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Life at the Dakota: New York's Most Unusual Address
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Life at the Dakota: New York's Most Unusual Address

3.53  ·  Rating details ·  3,528 ratings  ·  323 reviews
Life at the Dakota is a deliciously entertaining social history that describes the lives of the rich and trendy who have lived at the Dakota - a New York apartment house daringly erected in 1884, "too far up" and on the wrong side of town. This story has the fabulous characters, sharp insights, and captivating anecdotes of Stephen Birmingham's earlier works, and the atmosp ...more
Paperback, 243 pages
Published May 1st 1996 by Syracuse University Press (first published August 12th 1979)
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Average rating 3.53  · 
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Carla Remy
May 18, 2018 rated it really liked it
This book is from 1979 (I looked into this because it talks about John Lennon like he's alive, though he was shot outside the Dakota in 1980). It is cool that a non fiction book of this vintage is available for Kindle. This tells a great history of Manhattan (gets boringish talking about all the people who lived there).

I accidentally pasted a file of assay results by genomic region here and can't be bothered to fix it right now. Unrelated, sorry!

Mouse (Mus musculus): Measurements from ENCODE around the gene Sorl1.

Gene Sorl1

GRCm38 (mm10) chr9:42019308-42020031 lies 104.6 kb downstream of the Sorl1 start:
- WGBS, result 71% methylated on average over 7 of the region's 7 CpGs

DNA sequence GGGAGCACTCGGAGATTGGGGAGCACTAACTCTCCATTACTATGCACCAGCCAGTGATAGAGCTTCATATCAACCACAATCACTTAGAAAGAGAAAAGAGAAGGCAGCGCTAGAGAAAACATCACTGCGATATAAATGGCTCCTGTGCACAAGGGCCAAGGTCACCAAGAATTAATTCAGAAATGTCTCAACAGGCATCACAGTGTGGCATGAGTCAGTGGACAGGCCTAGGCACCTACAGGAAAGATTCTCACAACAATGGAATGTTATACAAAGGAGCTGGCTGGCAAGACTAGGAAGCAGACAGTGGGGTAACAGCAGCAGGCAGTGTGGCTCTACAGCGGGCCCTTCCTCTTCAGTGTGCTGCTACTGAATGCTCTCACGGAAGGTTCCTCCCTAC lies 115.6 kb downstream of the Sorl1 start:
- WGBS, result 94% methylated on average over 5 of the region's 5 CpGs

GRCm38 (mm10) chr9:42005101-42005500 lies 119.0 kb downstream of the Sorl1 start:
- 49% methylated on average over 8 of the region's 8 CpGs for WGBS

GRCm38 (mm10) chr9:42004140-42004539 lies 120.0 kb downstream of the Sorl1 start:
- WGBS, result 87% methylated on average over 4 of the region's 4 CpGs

Jul 29, 2012 rated it really liked it
could only have been better if i was reading it while sitting in my apt in the Dakota....
May 14, 2017 rated it liked it  ·  review of another edition
This was an interesting history lesson, not just on the Dakota, but on New York.
Life at the Dakota: New York's Most Unusual Address was a very interesting book of the history, not only of the historic and iconic Dakota, but a most interesting account of the history of New York City. This luxury apartment was built in the late 1800's by Edward Clark, owner of Singer sewing machines. If you love architecture and history, this is a wonderful book as it describes how this beautiful apartment house was built. It is also replete with gossip regarding its most famous residents, no ...more
Nov 25, 2015 rated it it was ok
The history of the building and descriptions of the interiors are fascinating to me, given that I am crazy about cozy, byzantine spaces. However, no pictures of anything much inside the building is disappointing.

The descriptions of the tenants and their behavior though, are really off-putting. It seems likely that the author either intended this to be a book primarily for the tenants of the building or was given such free access to the tenants and the building to write his book on the condition
Sharon Barrow Wilfong
This book provides a good history of the apartment building the Dakota that stands in Gothic glory across the street from West side Central Park on 72nd street.